Courtney Harris is the outreach and partnership development manager at Covering Wisconsin, the state's sole current grantee in the "navigator" enrollment assistance program funded by CMS (and mostly defunded by the Trump administration).  Doing outreach at vaccination sites "seems obvious to us" to, Harris says, "especially now, when vaccination is one of the few in-person event opportunities we have to be out in the community."

As elsewhere, though, "most assister groups these days are low-staffed, and we ourselves are just getting into a place of everybody being vaccinated and comfortable going back to in-person work." (The Biden administration did allocate a quick $2.5 million to navigator groups for the emergency SEP, and Covering Wisconsin received about $50,000.)

Vaccination sites have been available to assisters, Harris says, because the state health department is receptive to their efforts. But state officials have helped mainly by helping the assisters connect with local groups.  "They're also strapped for resources and focused on vaccine messaging. They're supportive, but we haven't gotten them to say 'this is what we're going to do -- we as an agency will start co-messaging.'"

The state health department "has helped us connect with local public health departments, and we've had some success there," Harris says. 

Based as it is at the University of Wisconsin, Covering Wisconsin has been active Dane County, which is transitioning away from mass vaccination sites, focusing on small brick-and-mortar sites and mobile sites. That shift is helpful for enrollment outreach.

"That's where we're going now," says Harris. "Not flagging people down at a mass site, but working in a smaller space, run by groups more trusted locally." Those spaces have included a pop-up vaccination site at a barber shop (a venue that's been getting some attention nationally). Covering Wisconsin and partners did previously set up booths at FEMA mass vaccination sites in Milwaukee, "but that was rare."

While public health officials are sympathetic, Harris says, "They're focused on the vaccine -- that's their priority. Because there's challenges just in messaging the vaccine, they're hesitant to confuse that message at all." Even for trained health insurance enrollment assisters, "we've had to talk people through how to distinguish: 'you don't need to be insured to get the vaccine, but if you're uninsured there's a new opportunity.'"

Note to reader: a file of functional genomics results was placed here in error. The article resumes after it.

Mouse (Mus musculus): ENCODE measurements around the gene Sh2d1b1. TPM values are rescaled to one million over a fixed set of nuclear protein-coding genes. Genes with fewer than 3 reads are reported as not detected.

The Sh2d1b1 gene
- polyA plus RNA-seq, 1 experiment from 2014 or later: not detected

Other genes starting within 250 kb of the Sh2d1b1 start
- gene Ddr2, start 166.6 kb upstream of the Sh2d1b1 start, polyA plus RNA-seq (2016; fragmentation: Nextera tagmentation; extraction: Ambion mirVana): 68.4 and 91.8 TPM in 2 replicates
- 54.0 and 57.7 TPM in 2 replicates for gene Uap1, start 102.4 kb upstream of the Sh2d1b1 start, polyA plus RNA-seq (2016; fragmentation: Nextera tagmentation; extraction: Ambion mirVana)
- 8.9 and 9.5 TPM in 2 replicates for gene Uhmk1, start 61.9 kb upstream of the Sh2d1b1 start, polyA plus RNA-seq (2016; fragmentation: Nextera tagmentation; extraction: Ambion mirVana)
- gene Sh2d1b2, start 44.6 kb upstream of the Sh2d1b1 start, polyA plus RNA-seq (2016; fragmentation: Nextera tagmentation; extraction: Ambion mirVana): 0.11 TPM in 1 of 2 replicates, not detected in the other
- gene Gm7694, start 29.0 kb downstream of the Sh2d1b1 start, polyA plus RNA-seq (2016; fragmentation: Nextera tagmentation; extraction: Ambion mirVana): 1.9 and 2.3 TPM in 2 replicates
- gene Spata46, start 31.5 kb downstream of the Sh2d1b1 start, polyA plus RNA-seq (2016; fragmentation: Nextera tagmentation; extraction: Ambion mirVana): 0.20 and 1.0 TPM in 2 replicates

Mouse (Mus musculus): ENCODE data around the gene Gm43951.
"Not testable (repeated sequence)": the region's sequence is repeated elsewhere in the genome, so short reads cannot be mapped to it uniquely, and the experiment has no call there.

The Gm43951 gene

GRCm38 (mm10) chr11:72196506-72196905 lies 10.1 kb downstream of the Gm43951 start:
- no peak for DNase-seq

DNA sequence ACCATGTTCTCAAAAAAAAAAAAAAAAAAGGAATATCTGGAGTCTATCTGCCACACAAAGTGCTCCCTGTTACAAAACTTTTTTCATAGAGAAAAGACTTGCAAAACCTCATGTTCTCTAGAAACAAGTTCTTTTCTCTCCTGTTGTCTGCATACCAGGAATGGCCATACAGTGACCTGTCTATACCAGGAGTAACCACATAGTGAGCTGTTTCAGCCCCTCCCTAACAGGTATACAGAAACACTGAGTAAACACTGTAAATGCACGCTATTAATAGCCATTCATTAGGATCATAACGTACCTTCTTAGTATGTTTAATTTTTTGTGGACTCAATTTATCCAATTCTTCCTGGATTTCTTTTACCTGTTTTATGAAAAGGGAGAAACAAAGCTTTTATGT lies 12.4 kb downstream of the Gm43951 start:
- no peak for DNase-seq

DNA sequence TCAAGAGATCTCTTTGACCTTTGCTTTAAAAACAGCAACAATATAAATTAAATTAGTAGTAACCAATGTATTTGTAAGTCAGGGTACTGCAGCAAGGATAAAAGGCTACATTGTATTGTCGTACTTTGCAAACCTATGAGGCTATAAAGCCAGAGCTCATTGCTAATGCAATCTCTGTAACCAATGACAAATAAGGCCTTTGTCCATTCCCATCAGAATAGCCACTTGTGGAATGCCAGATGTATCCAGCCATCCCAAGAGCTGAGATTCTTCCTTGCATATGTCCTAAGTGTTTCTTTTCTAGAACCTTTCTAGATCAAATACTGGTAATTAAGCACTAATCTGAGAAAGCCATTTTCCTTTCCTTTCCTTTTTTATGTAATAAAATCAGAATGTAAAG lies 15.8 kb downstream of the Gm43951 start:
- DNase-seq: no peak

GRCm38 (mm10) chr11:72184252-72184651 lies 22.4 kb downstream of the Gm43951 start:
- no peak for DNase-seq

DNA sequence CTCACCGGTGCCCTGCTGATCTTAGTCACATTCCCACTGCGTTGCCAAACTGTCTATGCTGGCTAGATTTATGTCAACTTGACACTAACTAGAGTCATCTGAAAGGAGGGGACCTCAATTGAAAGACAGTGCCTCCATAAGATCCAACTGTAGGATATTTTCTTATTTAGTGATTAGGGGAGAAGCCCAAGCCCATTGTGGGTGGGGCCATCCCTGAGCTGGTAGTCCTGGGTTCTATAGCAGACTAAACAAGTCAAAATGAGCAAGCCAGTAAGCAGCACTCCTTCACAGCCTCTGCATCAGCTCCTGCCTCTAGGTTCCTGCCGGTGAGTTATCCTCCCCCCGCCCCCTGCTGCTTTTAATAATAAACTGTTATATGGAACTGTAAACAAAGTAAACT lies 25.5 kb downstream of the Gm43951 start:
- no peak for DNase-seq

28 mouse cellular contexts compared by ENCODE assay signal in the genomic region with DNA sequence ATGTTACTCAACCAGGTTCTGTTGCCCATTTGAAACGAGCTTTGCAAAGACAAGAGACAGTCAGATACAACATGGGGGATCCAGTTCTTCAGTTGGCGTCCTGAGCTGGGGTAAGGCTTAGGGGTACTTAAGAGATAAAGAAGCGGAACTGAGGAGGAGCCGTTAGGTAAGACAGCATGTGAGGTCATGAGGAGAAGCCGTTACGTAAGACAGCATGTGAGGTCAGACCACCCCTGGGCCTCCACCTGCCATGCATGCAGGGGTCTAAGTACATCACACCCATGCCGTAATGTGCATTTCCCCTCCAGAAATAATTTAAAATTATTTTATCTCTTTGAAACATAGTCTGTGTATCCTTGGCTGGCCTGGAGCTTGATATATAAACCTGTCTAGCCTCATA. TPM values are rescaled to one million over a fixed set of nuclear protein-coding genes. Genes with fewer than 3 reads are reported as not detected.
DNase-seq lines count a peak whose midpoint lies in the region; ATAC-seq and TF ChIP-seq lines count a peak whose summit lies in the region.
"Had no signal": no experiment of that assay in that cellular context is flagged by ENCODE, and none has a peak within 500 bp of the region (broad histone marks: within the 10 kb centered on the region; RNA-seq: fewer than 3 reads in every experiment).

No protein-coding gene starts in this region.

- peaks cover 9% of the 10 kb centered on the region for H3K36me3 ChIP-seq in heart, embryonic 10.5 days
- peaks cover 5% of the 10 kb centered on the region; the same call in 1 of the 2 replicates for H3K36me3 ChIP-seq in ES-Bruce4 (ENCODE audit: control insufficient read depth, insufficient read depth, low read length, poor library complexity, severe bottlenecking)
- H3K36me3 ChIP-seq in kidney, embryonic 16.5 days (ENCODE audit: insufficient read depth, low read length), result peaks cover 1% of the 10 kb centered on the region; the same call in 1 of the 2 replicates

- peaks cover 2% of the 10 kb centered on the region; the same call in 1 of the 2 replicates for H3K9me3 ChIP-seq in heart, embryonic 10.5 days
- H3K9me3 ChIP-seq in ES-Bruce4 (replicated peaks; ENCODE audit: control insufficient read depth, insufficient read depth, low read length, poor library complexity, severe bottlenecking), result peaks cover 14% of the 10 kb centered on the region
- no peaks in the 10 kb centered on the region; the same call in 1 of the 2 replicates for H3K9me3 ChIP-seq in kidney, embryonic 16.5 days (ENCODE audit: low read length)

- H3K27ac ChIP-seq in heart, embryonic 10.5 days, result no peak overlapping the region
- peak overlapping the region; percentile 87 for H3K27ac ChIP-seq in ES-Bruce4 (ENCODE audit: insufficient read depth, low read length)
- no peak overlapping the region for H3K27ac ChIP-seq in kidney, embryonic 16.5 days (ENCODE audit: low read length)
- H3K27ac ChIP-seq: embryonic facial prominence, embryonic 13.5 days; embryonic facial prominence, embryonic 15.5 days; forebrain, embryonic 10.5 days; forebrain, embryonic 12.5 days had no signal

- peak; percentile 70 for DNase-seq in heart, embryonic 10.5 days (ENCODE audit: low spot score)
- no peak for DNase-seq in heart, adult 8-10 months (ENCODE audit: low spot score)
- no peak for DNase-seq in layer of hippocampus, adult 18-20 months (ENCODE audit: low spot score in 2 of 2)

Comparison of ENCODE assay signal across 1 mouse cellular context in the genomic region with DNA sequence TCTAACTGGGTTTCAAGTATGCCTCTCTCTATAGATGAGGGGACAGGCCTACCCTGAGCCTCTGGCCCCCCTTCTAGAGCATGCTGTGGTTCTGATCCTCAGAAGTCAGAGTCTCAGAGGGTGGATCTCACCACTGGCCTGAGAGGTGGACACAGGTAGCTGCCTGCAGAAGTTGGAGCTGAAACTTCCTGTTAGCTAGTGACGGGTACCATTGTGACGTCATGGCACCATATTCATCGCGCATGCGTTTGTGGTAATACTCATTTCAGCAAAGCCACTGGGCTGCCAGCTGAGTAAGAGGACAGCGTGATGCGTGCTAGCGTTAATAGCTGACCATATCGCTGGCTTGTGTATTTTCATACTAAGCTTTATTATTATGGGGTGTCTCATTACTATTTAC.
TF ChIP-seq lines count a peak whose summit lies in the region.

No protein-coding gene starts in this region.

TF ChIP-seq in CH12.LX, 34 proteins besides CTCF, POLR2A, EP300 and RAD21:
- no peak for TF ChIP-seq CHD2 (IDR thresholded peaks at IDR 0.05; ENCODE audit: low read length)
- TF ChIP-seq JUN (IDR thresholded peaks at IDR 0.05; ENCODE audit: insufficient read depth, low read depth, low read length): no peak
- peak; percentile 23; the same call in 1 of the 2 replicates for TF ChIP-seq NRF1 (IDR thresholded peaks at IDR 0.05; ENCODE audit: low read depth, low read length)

In fairness to federal as well as state healthcare and public health officials, those challenges should be acknowledged. In Wisconsin, says Harris, "The people running the Department of Health Services are ACA champions." But the lack of state initiative to integrate enrollment outreach with vaccination is "testament to how difficult it is when you're in serious COVID mode. Even for people who have the ACA in their heart, it's still a challenge to split your focus."

One thing vaccination and health insurance enrollment drives have in common is the sustained challenge of reaching vulnerable and hesitant populations. In those ongoing efforts, Harris sees opportunity. "The good thing about all this is that local public health departments are a natural partner for health insurance outreach. We need to build these relationships and leverage them." 

* Within CMS, the Center for Consumer Information and Insurance Oversight (CCIIO) oversees the Health Insurance Marketplace Navigator and Certified Application Counselors (CAC) programs,

** The Biden administration has allocated $80 million for navigator grants for the 2022 Open Enrollment season.

Corrections, 6/29/21: 1) Madison is in Dane County, not "Madison County" as originally written; and Covering Wisconsin did not, as originally reported, do an event at a library.

N.B. For a dive into the history and current state of ACA enrollment assistance, see this recent report from the Young Invincibles.

Obamacare enrollment at vaccination sites, Part I
HHS devotes $4.8 billion to COVID-test the uninsured. How about insuring them?
The ACA marketplace in Year 7: The navigators' view

Photo by Lagos Techie on Unsplash

Subscribe to xpostfactoid

No comments:

Post a Comment